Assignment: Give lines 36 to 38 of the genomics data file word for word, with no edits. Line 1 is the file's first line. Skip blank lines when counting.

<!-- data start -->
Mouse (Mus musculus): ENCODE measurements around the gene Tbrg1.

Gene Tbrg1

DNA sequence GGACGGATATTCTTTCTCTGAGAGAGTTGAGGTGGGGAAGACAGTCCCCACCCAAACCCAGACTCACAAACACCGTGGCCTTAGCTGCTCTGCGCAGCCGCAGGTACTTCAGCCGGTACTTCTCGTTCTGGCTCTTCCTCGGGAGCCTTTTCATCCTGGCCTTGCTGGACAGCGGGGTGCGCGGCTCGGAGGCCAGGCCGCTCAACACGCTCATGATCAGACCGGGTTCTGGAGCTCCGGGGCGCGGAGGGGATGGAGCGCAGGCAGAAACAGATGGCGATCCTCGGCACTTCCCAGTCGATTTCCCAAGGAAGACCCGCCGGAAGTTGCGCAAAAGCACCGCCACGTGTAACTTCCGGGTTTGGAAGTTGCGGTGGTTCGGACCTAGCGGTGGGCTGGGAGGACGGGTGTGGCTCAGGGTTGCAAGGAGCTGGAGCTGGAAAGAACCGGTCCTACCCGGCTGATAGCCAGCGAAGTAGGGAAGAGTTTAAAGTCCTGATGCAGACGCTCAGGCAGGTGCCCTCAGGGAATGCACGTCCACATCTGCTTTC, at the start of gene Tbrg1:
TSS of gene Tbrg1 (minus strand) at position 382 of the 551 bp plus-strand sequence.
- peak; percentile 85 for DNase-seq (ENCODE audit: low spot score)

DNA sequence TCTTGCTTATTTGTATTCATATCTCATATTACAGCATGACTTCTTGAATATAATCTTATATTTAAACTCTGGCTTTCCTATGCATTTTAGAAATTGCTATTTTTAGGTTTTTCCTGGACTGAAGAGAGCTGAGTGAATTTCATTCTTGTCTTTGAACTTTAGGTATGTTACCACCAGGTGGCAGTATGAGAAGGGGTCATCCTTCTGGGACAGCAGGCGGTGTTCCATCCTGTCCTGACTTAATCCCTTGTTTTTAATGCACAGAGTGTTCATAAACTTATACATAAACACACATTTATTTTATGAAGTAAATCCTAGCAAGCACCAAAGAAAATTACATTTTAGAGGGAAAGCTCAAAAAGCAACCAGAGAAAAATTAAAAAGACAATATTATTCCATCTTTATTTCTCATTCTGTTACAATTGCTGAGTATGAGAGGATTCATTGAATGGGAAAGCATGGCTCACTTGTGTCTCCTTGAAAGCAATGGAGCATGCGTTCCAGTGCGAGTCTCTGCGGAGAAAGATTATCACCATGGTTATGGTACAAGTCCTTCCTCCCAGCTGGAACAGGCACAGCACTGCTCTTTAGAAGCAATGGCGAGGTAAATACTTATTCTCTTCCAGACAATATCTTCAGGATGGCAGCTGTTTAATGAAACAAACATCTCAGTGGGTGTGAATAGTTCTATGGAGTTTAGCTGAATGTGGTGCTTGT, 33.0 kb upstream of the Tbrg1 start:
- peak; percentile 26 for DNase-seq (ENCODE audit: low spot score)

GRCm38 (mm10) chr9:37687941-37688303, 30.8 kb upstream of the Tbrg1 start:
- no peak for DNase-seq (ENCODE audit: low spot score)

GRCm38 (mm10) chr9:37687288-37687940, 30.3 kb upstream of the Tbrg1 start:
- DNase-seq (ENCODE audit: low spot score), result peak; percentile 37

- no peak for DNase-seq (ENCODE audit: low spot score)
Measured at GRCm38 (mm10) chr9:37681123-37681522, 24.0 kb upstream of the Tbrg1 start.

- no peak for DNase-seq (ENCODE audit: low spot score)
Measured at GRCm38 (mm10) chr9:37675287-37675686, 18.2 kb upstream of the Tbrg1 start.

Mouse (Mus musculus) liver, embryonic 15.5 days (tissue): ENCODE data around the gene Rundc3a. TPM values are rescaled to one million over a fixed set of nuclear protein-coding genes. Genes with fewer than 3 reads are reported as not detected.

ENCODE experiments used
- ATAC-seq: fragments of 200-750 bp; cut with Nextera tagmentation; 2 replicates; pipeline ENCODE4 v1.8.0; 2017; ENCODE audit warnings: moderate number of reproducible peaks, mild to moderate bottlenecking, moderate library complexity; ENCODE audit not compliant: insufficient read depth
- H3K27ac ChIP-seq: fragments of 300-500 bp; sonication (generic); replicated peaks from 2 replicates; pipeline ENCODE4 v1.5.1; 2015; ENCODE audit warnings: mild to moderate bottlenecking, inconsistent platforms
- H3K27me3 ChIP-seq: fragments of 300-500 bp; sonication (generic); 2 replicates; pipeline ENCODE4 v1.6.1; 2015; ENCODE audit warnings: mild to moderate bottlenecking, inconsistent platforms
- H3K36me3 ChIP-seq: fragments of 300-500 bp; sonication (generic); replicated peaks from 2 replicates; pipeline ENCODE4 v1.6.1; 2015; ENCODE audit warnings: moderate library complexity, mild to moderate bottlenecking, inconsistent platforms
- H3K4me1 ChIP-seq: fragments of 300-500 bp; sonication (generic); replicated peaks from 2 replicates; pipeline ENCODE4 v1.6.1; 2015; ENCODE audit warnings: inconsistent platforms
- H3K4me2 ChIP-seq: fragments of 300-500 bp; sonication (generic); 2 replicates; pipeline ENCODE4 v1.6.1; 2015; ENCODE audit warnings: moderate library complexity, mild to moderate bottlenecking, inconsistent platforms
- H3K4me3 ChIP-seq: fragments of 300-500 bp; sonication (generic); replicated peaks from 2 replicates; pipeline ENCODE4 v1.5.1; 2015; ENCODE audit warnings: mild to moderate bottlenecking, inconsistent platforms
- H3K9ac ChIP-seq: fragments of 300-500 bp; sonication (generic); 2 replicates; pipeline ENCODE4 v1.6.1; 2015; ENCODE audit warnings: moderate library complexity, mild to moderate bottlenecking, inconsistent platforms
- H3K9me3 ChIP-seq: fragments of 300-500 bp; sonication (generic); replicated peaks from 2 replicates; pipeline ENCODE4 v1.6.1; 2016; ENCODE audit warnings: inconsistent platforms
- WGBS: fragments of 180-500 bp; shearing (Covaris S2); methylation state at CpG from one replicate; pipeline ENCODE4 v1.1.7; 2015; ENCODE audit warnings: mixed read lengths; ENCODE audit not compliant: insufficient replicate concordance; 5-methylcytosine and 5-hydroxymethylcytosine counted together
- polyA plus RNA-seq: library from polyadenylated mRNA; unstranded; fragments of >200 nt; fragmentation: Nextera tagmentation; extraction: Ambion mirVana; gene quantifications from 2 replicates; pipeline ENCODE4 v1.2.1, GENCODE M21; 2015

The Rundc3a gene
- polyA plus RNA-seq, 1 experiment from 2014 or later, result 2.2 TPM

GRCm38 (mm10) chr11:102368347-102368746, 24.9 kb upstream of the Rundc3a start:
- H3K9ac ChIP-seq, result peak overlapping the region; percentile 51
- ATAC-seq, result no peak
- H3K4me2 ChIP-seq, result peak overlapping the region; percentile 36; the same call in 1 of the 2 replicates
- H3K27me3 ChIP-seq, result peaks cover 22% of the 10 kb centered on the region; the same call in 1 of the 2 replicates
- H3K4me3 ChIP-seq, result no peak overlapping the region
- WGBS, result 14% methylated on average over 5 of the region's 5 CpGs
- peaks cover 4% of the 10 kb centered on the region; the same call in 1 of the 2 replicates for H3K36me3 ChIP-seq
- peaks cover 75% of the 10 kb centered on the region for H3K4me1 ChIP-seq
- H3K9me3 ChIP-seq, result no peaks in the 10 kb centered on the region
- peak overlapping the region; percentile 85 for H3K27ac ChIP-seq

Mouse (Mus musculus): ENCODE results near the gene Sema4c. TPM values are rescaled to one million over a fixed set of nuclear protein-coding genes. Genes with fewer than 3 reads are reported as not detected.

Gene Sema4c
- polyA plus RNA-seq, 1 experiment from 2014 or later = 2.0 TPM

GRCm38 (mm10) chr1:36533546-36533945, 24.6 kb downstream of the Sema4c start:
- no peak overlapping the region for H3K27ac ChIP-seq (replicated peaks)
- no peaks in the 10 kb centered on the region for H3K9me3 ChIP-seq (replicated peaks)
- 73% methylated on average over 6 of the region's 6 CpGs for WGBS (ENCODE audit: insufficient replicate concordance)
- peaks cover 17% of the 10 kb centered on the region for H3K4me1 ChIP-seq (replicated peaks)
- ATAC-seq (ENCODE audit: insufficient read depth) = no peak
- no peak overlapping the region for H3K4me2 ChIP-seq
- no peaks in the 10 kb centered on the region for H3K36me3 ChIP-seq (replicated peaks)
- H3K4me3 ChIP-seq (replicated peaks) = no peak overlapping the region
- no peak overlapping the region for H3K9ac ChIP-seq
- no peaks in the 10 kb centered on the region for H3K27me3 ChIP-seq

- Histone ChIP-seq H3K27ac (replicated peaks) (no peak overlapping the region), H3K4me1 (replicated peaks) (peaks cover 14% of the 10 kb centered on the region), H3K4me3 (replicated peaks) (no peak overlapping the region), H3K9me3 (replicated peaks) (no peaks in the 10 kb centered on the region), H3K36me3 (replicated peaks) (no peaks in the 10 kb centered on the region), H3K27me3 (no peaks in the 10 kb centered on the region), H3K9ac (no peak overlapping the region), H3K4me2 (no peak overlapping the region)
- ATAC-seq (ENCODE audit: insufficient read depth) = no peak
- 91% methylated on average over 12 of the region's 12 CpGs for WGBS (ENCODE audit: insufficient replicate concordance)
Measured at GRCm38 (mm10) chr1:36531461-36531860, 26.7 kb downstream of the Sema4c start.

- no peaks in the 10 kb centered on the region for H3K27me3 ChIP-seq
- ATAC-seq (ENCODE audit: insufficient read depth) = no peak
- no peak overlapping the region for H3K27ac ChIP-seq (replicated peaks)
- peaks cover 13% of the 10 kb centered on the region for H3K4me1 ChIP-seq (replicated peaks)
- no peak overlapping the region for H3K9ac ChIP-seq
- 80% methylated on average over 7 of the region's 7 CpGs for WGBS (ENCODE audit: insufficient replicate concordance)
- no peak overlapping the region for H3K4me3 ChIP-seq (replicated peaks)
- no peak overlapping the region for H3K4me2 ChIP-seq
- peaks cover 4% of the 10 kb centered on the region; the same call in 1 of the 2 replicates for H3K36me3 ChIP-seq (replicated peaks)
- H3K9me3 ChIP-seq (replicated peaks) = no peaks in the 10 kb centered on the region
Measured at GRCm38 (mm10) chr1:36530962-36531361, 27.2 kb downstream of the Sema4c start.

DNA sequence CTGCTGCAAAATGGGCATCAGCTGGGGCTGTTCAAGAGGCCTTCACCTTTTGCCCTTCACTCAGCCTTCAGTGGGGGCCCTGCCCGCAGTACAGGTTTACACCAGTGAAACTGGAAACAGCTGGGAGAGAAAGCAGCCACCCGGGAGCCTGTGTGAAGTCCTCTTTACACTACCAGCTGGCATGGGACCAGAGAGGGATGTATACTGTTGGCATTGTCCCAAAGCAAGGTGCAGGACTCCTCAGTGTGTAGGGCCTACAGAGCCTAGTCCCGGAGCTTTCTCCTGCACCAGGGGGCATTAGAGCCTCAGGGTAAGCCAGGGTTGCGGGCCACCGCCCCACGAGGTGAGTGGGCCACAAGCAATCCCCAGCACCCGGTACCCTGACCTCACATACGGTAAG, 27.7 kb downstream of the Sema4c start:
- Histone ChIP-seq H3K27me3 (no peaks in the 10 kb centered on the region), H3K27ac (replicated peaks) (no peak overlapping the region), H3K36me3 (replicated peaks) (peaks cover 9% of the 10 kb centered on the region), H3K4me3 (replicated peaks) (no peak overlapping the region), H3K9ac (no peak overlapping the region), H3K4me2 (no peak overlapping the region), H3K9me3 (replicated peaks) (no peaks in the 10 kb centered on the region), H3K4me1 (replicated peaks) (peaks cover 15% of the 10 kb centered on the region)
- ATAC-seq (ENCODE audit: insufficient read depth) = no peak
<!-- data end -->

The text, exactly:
- H3K4me3 ChIP-seq, result no peak overlapping the region
- WGBS, result 14% methylated on average over 5 of the region's 5 CpGs
- peaks cover 4% of the 10 kb centered on the region; the same call in 1 of the 2 replicates for H3K36me3 ChIP-seq